Herald-Whig View

Unexpected flare-ups underscore need for e-cigarette regulation

Posted: Mar. 15, 2016 12:35 pm
EXPLODING hoverboards have gotten a lot of attention lately, but electronic cigarettes have also been showing a disturbing tendency to spontaneously combust, injuring a growing number of people whose devices have blown up in their faces or pockets.

Both types of products are powered by rechargeable lithium ion batteries that are suspected of catching fire when overcharged. The self-balancing scooters have caused 52 fires just since December. Malfunctioning electronic cigarettes, meanwhile, have caused dozens of people to suffer serious burns and disfigurement, and to lose teeth and even fingers.

The U.S. Consumer Product Safety Commission jumped immediately into action on problem hoverboards, declaring the products an unreasonable fire risk and warning manufacturers to adopt safety standards or face seizures.

E-cigarettes are a different story, however. At the moment, federal regulators can do little more than shake their fists at faulty electronic cigarettes manufacturers, most of whom are in China. That's because e-cigarettes are considered tobacco products and thus fall under the authority of the Food and Drug Administration.

The FDA sent a final draft of e-cigarette regulations to the White House's Office of Management and Budget for approval in October. And there the proposal sits while the fast-growing e-cigarette industry operates virtually unchecked.

Though e-cigarette ignitions are rare relative to the more than 2.5 million Americans who use them, reports of fires and injuries caused by unexpected flare-ups are rising. A U.S. Fire Administration study found 25 reports of e-cigarette explosions between 2009 and August 2014. So far this year there's been a story practically every day about a faulty device blowing up.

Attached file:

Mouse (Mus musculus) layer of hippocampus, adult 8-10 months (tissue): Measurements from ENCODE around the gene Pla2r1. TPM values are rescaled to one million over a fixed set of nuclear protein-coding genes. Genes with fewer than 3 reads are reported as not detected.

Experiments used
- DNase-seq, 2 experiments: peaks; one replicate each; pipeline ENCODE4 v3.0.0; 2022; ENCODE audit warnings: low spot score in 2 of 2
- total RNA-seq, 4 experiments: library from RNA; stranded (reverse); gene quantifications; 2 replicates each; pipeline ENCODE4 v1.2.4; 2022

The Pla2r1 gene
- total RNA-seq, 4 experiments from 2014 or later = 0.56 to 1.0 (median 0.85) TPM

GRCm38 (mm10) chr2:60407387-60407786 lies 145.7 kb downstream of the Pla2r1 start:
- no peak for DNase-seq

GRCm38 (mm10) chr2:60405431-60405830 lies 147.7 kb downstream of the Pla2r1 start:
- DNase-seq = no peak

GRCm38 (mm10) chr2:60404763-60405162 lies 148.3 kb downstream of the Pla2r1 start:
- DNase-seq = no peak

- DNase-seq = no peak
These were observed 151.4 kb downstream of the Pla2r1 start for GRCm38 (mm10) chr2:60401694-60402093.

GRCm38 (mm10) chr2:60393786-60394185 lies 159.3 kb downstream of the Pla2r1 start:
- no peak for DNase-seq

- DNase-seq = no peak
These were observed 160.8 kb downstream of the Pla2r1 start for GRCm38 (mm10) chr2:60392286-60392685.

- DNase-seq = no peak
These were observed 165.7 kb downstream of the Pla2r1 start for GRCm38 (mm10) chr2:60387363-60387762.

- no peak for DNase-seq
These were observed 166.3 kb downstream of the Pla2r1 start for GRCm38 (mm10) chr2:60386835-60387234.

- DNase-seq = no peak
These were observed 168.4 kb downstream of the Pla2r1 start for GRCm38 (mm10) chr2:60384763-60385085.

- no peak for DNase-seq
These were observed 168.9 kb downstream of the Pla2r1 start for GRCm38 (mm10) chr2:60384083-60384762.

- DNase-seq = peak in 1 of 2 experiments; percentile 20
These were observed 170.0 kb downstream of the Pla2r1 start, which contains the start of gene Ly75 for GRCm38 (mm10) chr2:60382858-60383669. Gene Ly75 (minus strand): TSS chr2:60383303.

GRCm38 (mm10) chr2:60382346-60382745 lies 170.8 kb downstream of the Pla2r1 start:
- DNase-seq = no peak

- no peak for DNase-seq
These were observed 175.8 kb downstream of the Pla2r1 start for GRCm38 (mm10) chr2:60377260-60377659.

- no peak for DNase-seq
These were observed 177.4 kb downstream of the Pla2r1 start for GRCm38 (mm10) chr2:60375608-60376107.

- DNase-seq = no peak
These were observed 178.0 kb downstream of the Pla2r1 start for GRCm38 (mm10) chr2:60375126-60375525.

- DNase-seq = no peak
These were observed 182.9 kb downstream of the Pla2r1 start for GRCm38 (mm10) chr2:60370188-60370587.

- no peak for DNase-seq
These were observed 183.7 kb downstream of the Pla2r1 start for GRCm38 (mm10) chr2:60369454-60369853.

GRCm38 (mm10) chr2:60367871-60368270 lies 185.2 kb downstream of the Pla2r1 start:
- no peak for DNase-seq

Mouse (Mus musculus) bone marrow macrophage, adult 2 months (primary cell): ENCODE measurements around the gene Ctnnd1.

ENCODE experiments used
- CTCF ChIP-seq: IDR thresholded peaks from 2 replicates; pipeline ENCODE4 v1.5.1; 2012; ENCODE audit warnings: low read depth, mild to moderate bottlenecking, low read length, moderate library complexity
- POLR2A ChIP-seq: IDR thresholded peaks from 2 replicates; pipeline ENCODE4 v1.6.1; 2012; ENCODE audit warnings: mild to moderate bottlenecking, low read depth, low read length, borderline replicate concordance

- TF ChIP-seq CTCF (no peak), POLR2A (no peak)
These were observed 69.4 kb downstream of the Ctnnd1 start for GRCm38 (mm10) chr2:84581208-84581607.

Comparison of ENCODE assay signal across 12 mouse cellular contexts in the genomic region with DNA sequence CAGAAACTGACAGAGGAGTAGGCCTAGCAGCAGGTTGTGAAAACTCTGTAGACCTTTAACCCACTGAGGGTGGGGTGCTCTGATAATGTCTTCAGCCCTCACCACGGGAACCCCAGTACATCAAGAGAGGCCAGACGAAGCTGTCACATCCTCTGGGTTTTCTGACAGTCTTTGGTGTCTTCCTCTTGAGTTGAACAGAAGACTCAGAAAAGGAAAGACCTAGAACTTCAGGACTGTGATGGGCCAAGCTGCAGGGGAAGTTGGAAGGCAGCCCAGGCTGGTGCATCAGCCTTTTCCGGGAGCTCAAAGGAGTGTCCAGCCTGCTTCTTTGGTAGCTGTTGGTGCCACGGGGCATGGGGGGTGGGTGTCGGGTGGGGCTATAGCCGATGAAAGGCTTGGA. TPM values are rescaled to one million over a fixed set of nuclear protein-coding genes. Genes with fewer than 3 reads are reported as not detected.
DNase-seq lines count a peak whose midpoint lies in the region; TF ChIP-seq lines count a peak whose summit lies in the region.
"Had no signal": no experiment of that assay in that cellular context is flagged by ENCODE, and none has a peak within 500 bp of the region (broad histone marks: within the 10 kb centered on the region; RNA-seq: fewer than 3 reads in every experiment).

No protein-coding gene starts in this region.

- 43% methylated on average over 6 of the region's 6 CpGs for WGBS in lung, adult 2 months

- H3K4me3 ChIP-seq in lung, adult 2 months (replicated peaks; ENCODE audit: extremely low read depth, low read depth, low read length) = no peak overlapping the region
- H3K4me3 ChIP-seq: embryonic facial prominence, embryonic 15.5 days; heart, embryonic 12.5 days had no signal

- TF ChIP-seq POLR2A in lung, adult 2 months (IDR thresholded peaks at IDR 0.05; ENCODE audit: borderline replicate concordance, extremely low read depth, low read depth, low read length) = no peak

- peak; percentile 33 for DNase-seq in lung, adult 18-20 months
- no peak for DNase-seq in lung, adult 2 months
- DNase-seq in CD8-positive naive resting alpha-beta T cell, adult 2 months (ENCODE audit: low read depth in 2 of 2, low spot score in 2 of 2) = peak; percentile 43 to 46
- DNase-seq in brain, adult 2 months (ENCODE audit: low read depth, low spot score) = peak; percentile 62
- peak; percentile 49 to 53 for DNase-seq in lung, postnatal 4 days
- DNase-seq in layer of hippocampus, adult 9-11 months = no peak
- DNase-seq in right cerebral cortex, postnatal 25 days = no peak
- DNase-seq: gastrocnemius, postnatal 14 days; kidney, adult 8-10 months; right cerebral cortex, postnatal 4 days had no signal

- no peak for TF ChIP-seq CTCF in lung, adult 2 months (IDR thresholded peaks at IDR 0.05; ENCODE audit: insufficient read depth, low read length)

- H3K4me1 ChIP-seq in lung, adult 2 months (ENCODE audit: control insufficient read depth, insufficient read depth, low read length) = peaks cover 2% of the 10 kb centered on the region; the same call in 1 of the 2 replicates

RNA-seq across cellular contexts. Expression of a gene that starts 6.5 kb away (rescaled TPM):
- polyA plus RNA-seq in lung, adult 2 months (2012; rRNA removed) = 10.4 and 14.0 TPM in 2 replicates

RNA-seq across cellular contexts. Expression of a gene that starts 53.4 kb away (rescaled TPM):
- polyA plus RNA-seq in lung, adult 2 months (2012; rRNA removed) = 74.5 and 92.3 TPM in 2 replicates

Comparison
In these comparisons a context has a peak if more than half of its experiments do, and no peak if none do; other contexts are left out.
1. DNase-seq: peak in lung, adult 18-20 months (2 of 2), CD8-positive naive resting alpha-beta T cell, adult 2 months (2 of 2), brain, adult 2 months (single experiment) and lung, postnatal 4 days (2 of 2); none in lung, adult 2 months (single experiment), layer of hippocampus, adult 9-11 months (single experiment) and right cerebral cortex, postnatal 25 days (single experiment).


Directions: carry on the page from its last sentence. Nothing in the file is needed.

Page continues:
Regulations would help stop injuries before they happen by giving the FDA the authority to require the devices to meet federal safety standards. Among other things, the rules could also impose the same age restrictions as apply to conventional cigarettes. According to the Centers for Disease Control and Prevention, teen use of e-cigarettes tripled among middle and high school students from 2013 to 2014.

While researchers haven't settled the question of whether vaping is as harmful as smoking, we do know e-cigarette users don't breathe in the same kind of carcinogenic smoke and tar that conventional cigarette smokers do. That's good, but no matter how you package it, nicotine is an addictive chemical linked to cardiovascular disease.

Neither the risk of explosion nor concerns about long-term health effects of e-cigarettes have put a damper on their growing popularity. That makes it all the more imperative to have regulations as soon as possible.

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